Pierce taking heel injury slow

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Pierce taking heel injury slow

BOSTON Paul Pierce did not play in the Boston Celtics' intrasquad scrimmage on Friday night, and it wasn't necessarily because the C's were being overly cautious with his right heel injury.

"If this was a regular-season game, I probably wouldn't be able to play," Pierce told CSNNE.com prior to Friday's game that was won, 52-51, by the White team. "It's the type of injury if you play on it, it'll linger and get worse."

The injury, Pierce said, happened just days before the start of training camp.

"This happened at home," Pierce said. "I was working out, playing basketball. That Monday, before training camp, I had bruised my heel."

Pierce said he immediately informed the Celtics of what happened.

They recommended X-rays, but with camp just around the corner, Pierce opted to simply rest the heel until the start of camp and then have X-rays taken.

"They came back negative," he said. "It's been getting better and better every day."

Since the injury, Pierce has been doing some light shooting while wearing heel protectants.

As far as when he'll be back on the court, Pierce said he anticipates being ready to play in the Celtics' second and final preseason game against Toronto, on Dec. 21.

With the NBA lockout lasting 149 days, Pierce is among the many NBA players itching to get back on the court.

That, more than anything else, is what makes his current injury so frustrating.

"That's been eating at me the most," he said. "That we're back, but I haven't been able to be out there in practice. Just knowing that everything is so scrunched together, and the season starts in about a week and a half."

But when the season starts, Pierce says he'll be ready.

That's part of the reason why he's not trying to get back on the court until he feels the injury is fully heeled.

"You look toward the long run," Pierce said. "When you have long playoff runs over the last few years, it's a marathon sprint. You want guys to be able to come in and play extended minutes. You know how important guys come playoff time will be, like me, Ray (Allen), Kevin (Garnett) and knowing that we are a little bit older and we need a little bit more rest."

Raptors, in pursuit of Celtics in playoff race, lose Lowry for perhaps rest of regular season

Raptors, in pursuit of Celtics in playoff race, lose Lowry for perhaps rest of regular season

The Eastern Conference playoff race, seemingly altered by the moves -- and non-moves (hello there, Celtics) -- of some of the contenders, just took another twist.

The Raptors, bolstered by the acquisition of Serge Ibaka and appearing poised to make a run toward the top of the standings after a come-from-behind victory over the Celtics on Friday, were hit with a body blow Monday when it was announced All-Star point guard Kyle Lowry needs surgery on his right wrist and may miss the remainder of the regular season.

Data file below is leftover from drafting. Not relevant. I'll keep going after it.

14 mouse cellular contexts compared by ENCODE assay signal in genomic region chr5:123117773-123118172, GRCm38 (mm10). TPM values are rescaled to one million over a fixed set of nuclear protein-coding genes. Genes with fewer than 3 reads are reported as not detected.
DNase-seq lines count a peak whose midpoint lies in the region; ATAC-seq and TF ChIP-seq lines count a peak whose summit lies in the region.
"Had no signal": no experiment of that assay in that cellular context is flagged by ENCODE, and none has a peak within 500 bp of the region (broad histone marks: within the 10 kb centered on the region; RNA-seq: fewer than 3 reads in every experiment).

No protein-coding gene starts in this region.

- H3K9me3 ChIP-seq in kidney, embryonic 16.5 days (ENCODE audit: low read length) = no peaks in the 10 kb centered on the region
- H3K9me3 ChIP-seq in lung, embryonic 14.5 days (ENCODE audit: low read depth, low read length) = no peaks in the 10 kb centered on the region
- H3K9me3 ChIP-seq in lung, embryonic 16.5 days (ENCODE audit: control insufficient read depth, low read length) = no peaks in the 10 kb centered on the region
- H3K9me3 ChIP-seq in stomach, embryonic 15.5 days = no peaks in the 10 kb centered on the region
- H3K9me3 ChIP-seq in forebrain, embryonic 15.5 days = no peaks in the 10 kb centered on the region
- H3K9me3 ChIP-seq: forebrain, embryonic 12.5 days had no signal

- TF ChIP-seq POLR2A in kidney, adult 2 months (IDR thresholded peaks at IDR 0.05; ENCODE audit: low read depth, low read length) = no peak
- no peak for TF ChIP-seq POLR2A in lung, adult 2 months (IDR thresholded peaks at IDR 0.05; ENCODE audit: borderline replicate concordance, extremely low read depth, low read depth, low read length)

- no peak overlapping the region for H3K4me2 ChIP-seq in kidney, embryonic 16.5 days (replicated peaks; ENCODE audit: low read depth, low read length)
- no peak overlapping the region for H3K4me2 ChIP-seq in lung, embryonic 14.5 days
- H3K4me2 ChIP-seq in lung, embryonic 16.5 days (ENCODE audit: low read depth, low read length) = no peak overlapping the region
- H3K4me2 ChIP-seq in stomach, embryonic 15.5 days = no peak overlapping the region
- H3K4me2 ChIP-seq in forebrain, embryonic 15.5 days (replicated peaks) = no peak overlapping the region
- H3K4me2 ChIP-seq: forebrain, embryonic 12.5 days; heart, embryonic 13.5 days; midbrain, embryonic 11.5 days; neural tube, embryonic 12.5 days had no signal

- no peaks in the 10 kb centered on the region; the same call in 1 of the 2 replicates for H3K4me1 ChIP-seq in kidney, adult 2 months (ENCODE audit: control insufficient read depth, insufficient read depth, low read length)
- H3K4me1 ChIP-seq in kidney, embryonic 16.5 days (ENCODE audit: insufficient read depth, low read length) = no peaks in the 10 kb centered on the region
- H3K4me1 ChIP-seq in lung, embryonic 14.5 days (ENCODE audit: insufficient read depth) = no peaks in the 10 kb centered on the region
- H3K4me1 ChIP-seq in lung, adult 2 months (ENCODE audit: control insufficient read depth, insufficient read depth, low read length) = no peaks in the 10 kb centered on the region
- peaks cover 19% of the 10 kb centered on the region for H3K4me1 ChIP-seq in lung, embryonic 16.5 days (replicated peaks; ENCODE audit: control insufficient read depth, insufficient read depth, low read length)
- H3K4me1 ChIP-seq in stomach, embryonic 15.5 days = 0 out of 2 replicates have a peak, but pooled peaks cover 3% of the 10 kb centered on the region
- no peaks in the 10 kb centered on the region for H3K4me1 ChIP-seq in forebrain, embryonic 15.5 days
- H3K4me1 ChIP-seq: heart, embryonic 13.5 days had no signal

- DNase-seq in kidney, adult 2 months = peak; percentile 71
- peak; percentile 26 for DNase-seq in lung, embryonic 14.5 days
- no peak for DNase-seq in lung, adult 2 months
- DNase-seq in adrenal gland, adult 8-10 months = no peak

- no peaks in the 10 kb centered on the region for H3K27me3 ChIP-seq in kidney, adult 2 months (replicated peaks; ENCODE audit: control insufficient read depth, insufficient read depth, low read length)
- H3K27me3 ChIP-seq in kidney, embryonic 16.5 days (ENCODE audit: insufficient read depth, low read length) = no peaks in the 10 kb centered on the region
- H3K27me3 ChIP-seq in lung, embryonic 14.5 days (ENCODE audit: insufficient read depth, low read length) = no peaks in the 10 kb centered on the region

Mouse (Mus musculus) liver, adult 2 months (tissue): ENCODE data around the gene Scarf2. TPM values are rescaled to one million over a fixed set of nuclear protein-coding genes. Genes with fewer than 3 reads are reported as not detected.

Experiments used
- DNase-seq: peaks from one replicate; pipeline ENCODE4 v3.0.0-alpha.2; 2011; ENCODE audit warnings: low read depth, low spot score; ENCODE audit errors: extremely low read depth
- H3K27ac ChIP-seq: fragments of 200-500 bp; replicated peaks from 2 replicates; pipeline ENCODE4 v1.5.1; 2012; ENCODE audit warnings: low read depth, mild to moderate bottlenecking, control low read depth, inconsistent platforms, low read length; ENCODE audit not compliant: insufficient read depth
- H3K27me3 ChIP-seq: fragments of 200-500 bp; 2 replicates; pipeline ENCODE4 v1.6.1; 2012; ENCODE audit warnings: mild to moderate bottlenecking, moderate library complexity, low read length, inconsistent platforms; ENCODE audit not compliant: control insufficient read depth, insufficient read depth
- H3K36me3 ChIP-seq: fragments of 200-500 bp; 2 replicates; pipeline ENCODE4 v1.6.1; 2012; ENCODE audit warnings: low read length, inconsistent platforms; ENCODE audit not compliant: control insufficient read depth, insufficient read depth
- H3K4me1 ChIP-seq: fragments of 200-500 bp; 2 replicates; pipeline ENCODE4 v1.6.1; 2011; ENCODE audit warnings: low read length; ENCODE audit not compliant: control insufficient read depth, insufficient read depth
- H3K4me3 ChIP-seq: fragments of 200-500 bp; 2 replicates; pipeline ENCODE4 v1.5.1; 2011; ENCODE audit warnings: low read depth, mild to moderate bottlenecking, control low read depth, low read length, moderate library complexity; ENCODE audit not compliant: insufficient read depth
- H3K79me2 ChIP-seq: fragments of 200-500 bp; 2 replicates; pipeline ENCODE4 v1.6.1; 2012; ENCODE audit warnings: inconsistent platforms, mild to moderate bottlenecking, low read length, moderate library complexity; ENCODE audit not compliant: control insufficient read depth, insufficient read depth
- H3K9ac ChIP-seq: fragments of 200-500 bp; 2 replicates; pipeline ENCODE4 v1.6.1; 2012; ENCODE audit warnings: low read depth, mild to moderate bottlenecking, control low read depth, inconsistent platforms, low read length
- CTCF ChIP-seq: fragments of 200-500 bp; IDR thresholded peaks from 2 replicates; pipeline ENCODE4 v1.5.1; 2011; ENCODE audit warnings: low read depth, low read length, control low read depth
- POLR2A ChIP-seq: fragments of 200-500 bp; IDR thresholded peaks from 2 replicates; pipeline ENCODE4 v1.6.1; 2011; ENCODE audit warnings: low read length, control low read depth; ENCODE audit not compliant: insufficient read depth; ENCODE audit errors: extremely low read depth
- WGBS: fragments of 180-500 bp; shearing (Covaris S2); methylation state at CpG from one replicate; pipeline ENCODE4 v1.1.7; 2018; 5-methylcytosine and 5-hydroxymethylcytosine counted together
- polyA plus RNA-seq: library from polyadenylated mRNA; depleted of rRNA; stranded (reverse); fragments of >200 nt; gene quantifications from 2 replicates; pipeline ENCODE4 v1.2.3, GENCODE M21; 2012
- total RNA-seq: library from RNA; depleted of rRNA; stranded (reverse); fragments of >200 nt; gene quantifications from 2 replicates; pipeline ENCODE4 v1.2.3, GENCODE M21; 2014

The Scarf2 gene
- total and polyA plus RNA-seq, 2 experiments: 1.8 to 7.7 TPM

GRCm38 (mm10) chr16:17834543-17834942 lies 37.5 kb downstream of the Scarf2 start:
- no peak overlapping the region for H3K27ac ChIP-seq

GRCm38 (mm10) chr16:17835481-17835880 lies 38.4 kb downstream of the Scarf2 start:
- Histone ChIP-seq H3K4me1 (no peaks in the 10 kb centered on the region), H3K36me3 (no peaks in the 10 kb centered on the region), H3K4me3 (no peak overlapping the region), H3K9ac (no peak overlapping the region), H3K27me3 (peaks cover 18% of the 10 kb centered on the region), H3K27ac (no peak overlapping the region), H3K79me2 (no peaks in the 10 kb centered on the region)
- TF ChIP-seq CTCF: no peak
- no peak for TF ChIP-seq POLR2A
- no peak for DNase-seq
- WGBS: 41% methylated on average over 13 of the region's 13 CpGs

ESPN reports Lowry is expected to be sidelined from four to eight weeks. Toronto hopes to have him back for the playoffs.

The Raptors are currently in fourth place in the conference at 35-24, trailing Cleveland (40-17), Boston (38-21) and Washington (34-23). Without Lowry, and facing a rough, six-of-their-next-seven-games-on-the-road stretch, Toronto may stop focusing on catching the Wizards and/or Celtics and focus on holding off Atlanta (32-26) in order to hold onto home-court in the first round.

Lowry, 30, who missed the last two games because of the injury, is averaging a career-best 22.8 points per game. He also is averaging 6.9 assists and 4.7 rebounds.

Dennis Schroder doubles down on claims Isaiah Thomas took family trash talk too far

Dennis Schroder doubles down on claims Isaiah Thomas took family trash talk too far

Dennis Schroder isn't backing down.

The Atlanta Hawks point guard again was asked about Boston Celtics guard Isaiah Thomas, and the budding rivalry between the two players that's turned into a rivalry between the two teams. Thomas, of course, was accused by Schroder of taking his trash talking a bit too far during the teams' last meeting, a 103-101 Celtics victory last month in which Thomas hit the game-winning shot with just seconds remaining.

Thomas' comments allegedly were about Schroder's family, per Schroder himself. Thomas has since repeatedly denied the claims. So does Schroder still deny Thomas' side of the story?

“I mean, yeah. Everybody heard it, too," Schroder said. "My family sat courtside too. And (Hawks teammate) Thabo (Sefolosha) heard some things, you know, and he was involved in it. But it is what it is. Like I said, we just try to compete. And you know, it’s getting heated in the game. It is what it is."

Schroder didn't dive much deeper than denying Thomas' claims of innocence. But is there something about Thomas inparticular that gets under Schroder's skin or runs him the wrong way?

Nah, I mean he’s a great player, he’s showing it this year," Schroder said. "I mean, what he did in the playoffs last year was just not, you know, professional. And I think nobody wants to see that but it’s fine. We just try to compete and try to help our team win the basketball game."

Schroder was referring to the back-and-forth physical play between himself and Thomas that resulted in flagrant fouls for both during the first-round playoff matchup betweein the clubs, a series Atlanta eventually won four games to two. Thomas' status was in doubt for Game 4 of the series after a hit to Schroder's head in Game 3, but the now two-time All-Star ultimately was allowed to play.

"Everybody’s competitive. Everybody tries to get out, get after it," Schroder explained when asked if his feud with Thomas fuels his team any extra. "I think it’s a big game tonight and the team knows it. I’m pretty sure the Celtics know it too. It’s getting close to the playoffs and every game counts."

Boston and Atlanta tip off from TD Garden at 7:30 p.m.